Press Democrat’s move to East Bay printing plant will take advantage of new technologies
The closure of The Press Democrat’s Rohnert Park printing plant on Sunday evening represents the next chapter for the 165-year-old newspaper, one in which it will leverage some of the latest advances in printing in the region.
The paper, which is owned by Sonoma Media Investments, will begin printing Monday at the San Francisco Chronicle’s East Bay production site in Fremont. Forty-two local employees will lose their jobs due to the closure.
The change will result in upgraded printing capabilities so The Press Democrat can take advantage of a generation of new technology changes the Chronicle plant can offer, said Troy Niday, chief operating officer at Sonoma Media Investments.
“They have the newest equipment in the area,” he said.
The Rohnert Park facility is a local 70,000 square foot factory that was opened in 1986. It was built to support a print run of 120,000 copies daily, but was printing about 30,000. Too much of the cavernous building was not in use, Niday said.
The Chronicle, which is owned by Hearst Corp. since 2000 has touted the Fremont plant as “one of the most automated newspaper printing facilities in the world” and had its printing machinery imported from Germany. The Chronicle started printing from the East Bay plant in 2009 after the closure of its aging Union City print shop.
The Chronicle plant has more capabilities than Rohnert Park, such as producing 36 wide-format color pages in a traditional run, said Jeff Lawson, senior vice president of print operations in San Francisco for Hearst Newspapers.
This can be extended up to 96 full color pages for longer weekends which may have additional sections.
The 170,000 square foot facility in Fremont has two press lines and space for a third line if needed, Lawson said. This allowed Hearst to print other titles every night with The Chronicle.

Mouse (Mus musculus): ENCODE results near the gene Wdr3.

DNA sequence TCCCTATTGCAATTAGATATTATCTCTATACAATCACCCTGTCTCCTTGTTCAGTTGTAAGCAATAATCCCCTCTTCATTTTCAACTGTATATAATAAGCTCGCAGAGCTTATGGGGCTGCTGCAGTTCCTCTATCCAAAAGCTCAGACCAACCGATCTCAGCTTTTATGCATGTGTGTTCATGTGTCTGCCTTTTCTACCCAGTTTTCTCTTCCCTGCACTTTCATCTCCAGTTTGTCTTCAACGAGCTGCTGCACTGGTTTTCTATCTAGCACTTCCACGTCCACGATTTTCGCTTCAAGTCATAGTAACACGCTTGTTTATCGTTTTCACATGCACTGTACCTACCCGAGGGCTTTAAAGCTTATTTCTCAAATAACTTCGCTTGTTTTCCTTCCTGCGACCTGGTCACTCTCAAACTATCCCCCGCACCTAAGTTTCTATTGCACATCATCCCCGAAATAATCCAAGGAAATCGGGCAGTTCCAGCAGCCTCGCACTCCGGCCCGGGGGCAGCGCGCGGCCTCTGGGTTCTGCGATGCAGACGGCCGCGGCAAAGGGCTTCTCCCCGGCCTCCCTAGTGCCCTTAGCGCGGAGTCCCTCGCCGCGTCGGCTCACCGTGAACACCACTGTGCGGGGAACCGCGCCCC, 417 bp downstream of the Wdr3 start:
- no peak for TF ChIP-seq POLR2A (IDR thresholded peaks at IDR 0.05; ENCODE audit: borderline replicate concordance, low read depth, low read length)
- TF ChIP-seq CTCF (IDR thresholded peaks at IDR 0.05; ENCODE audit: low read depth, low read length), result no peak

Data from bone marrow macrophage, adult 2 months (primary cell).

The establishment also prints the national edition of The New York Timesthe FinancialTimes, The Sacramento Bee and The Modesto Bee, says Lawson. The plant prints 21 separate titles on a weekly basis as more and more newspapers choose to outsource their printing.
“We consider it a manufacturing facility,” Lawson said. “It’s all about speed, performance and quality.”
The Chronicle factory is also much more efficient. The Fremont plant can print a daily edition of The Press Democrat in about 20 minutes, Lawson said.
âThe speed is about double the press you get at The Press Democrat factory,â he said.
It also ensures that morning delivery times will not be negatively affected for Press Democrat subscribers.
The Fremont plant can also operate with fewer employees, making it more profitable in an industry that is increasingly shifting from print to digital products.
Workers in older mills typically handled tasks such as preprint inserts, packing for delivery, and loading newsprint into the printing press. This has been largely automated in the Chronicle factory, Lawson said.
The Chronicle plant, Niday noted, also has a full backup generator, which is crucial at a time when the region has seen power outages due to wildfire threats and the action of PG&E to initiate power outages in the area as a precautionary measure. prevent its power lines from starting a fire.
The Press Democrat also faced maintenance cost issues with the Rohnert Park facility, particularly finding replacement parts given the shrinking print industry as a whole, said Niday.
“It’s much easier to maintain,” he said of the Fremont plant.
The only physical change readers might notice is that the length of the paper will be about an inch shorter since it was produced at the new factory, Niday said.
The move will allow the company to realize “significant” savings by outsourcing production to the Chronicle, said Niday, who did not offer an exact amount.
“It really gives us a couple of years to get our feet wet and manage this ongoing transition,” Niday said of a greater focus on digital products. Later this year, the company will also move from its headquarters on Mendocino Avenue to a smaller space in downtown Santa Rosa, which will also help reduce operating costs.
The Chronicle had contacted Sonoma Media Investments to gauge its interest in printing its publications at its Fremont plant with a spot for The Press Democrat to go to press at 8 p.m. for its nightly run, Niday said.
It’s about three hours earlier than Rohnert Park.